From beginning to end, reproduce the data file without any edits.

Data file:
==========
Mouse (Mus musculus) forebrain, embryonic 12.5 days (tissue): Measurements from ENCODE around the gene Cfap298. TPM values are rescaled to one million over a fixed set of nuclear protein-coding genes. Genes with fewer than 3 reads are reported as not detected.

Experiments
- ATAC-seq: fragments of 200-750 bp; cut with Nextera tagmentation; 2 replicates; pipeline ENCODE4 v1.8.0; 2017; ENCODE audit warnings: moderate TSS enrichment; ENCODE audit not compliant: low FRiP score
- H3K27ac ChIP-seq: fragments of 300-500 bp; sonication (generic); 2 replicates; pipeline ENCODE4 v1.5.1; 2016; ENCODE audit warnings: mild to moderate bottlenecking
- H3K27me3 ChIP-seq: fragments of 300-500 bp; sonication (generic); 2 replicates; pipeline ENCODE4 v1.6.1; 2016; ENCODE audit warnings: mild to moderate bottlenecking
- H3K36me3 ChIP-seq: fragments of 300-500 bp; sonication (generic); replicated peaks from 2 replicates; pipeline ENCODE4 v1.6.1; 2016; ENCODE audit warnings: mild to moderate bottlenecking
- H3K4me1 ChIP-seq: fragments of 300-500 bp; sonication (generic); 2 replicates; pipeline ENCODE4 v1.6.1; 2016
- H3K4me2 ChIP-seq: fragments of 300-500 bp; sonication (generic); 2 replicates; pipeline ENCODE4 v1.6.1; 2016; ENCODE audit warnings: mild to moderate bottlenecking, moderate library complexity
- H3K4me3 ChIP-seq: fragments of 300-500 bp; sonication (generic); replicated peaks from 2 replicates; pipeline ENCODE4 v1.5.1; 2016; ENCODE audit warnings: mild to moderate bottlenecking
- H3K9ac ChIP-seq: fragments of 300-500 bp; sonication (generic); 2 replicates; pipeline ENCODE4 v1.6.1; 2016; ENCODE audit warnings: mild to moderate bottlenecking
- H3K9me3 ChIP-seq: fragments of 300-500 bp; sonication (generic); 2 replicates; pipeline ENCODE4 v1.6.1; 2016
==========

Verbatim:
Mouse (Mus musculus) forebrain, embryonic 12.5 days (tissue): Measurements from ENCODE around the gene Cfap298. TPM values are rescaled to one million over a fixed set of nuclear protein-coding genes. Genes with fewer than 3 reads are reported as not detected.

Experiments
- ATAC-seq: fragments of 200-750 bp; cut with Nextera tagmentation; 2 replicates; pipeline ENCODE4 v1.8.0; 2017; ENCODE audit warnings: moderate TSS enrichment; ENCODE audit not compliant: low FRiP score
- H3K27ac ChIP-seq: fragments of 300-500 bp; sonication (generic); 2 replicates; pipeline ENCODE4 v1.5.1; 2016; ENCODE audit warnings: mild to moderate bottlenecking
- H3K27me3 ChIP-seq: fragments of 300-500 bp; sonication (generic); 2 replicates; pipeline ENCODE4 v1.6.1; 2016; ENCODE audit warnings: mild to moderate bottlenecking
- H3K36me3 ChIP-seq: fragments of 300-500 bp; sonication (generic); replicated peaks from 2 replicates; pipeline ENCODE4 v1.6.1; 2016; ENCODE audit warnings: mild to moderate bottlenecking
- H3K4me1 ChIP-seq: fragments of 300-500 bp; sonication (generic); 2 replicates; pipeline ENCODE4 v1.6.1; 2016
- H3K4me2 ChIP-seq: fragments of 300-500 bp; sonication (generic); 2 replicates; pipeline ENCODE4 v1.6.1; 2016; ENCODE audit warnings: mild to moderate bottlenecking, moderate library complexity
- H3K4me3 ChIP-seq: fragments of 300-500 bp; sonication (generic); replicated peaks from 2 replicates; pipeline ENCODE4 v1.5.1; 2016; ENCODE audit warnings: mild to moderate bottlenecking
- H3K9ac ChIP-seq: fragments of 300-500 bp; sonication (generic); 2 replicates; pipeline ENCODE4 v1.6.1; 2016; ENCODE audit warnings: mild to moderate bottlenecking
- H3K9me3 ChIP-seq: fragments of 300-500 bp; sonication (generic); 2 replicates; pipeline ENCODE4 v1.6.1; 2016